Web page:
Last week, as climate activist Greta Thunberg addressed the United Nations Climate Action Summit, invited leaders from major environmental groups spent their day listening to the leaders of fossil fuel companies discuss how they want to respond to the climate crisis.
Depending on which room you were in, you would have heard two very different messages.
Thunberg’s widely watched speech evoked the urgency of acting on climate change.
“People are dying. Entire ecosystems are collapsing,” Thunberg told the UN summit. “We are in the beginning of a mass extinction, and all you can talk about is money and fairy tales of eternal economic growth.”
Just blocks away, the Oil and Gas Climate Initiative (OGCI), whose members include oil giants like ExxonMobil, Shell, Chevron, Saudi Aramco, and BP, was meeting with representatives from large environmental organizations, talking about ways to moderately reduce greenhouse gas pollution while continuing business as usual.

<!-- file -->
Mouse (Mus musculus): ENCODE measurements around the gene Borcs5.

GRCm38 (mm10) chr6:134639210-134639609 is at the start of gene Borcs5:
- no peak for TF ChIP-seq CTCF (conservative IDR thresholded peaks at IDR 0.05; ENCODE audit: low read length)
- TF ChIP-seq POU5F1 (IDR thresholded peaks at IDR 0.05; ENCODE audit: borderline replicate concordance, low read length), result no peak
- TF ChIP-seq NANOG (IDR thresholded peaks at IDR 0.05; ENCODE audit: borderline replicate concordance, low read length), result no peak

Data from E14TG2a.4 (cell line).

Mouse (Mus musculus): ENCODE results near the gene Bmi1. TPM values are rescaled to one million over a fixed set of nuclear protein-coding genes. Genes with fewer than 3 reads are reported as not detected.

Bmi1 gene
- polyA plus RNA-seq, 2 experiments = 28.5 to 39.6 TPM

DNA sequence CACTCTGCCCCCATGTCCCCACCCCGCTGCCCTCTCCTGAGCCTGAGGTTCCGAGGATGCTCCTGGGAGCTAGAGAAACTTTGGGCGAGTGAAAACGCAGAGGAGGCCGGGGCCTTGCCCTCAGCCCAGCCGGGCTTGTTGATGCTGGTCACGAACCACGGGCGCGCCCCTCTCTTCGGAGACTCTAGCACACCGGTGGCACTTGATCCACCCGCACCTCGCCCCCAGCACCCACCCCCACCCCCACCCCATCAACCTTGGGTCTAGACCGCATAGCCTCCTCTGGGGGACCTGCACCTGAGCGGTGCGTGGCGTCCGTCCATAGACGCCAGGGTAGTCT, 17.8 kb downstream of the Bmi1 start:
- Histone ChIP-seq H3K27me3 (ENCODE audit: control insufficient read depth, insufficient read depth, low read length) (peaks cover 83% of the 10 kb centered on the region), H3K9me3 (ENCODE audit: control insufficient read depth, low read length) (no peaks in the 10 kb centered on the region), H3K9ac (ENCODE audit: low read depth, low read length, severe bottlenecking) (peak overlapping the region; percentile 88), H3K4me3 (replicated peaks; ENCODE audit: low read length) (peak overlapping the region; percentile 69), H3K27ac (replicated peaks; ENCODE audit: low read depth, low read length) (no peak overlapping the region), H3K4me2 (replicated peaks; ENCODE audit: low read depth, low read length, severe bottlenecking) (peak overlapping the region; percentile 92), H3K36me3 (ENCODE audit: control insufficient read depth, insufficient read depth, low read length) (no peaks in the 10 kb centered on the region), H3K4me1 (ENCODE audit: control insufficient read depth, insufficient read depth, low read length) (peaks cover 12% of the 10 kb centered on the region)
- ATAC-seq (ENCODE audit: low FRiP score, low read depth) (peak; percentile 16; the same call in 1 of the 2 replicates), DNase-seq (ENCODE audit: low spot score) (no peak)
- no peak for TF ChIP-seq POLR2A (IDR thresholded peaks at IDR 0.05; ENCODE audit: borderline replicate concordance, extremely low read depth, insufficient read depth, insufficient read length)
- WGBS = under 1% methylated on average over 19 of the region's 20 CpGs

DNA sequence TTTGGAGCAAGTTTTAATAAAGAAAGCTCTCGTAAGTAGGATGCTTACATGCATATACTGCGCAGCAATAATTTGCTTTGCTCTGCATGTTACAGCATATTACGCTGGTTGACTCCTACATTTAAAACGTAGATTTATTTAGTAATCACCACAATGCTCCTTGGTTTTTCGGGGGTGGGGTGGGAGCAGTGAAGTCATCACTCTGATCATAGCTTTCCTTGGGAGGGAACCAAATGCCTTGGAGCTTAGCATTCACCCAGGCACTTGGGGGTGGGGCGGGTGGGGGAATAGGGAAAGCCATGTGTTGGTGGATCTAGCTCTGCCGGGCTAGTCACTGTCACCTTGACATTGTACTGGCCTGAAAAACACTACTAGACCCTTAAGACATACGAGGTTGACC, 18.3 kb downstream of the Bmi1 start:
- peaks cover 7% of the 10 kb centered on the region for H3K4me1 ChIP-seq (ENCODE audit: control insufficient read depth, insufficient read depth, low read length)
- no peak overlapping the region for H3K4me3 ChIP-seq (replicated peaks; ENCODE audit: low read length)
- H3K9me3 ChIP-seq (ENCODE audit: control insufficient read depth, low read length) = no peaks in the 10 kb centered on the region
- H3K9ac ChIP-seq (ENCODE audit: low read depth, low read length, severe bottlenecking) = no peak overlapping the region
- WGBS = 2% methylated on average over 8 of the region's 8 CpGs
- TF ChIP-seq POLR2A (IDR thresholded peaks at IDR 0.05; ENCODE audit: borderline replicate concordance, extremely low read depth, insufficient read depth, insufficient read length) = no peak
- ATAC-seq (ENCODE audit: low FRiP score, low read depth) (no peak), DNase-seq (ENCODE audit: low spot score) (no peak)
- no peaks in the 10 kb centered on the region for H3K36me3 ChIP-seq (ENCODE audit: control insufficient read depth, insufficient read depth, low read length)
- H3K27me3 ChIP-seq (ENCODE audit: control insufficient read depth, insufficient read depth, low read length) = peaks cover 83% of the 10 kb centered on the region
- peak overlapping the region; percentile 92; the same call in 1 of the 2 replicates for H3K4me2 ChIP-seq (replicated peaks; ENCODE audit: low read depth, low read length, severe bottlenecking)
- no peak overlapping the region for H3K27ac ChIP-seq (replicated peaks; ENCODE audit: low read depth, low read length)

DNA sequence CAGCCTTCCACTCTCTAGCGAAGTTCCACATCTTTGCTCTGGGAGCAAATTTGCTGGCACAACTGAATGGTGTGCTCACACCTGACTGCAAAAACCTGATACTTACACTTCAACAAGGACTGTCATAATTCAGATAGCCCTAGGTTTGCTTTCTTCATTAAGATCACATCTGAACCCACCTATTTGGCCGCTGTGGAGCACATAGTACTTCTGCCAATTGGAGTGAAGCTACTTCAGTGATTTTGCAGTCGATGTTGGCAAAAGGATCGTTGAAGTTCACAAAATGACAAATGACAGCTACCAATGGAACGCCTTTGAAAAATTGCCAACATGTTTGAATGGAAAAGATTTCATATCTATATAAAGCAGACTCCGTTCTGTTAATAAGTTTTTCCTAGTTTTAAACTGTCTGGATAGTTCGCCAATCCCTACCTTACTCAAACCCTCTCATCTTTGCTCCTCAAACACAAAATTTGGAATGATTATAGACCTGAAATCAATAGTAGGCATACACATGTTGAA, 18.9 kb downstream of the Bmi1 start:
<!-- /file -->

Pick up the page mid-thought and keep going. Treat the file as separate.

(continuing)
The OGCI had planned a busy schedule for organizations like the Environmental Defense Fund and the National Wildlife Federation, according to a draft planning document from the event obtained by DeSmog.
The draft, dated August 21, shows that a “breakfast and portfolio review” would start the day, hosted by the CEO of oil giant BP, Bob Dudley, and Pratima Rangarajan, CEO of the OGCI Climate Investments.
The full day of sessions, preceded by an invitation-only forum the night before, would include CEOs of global oil majors speaking alongside Mark Brownstein, senior vice president of the Environmental Defense Fund (EDF); Jason Bordoff, director of Columbia University’s Center on Global Energy Policy; and Collin O’Mara, head of the National Wildlife “Foundation,” the draft agenda said (O’Mara heads the National Wildlife Federation).
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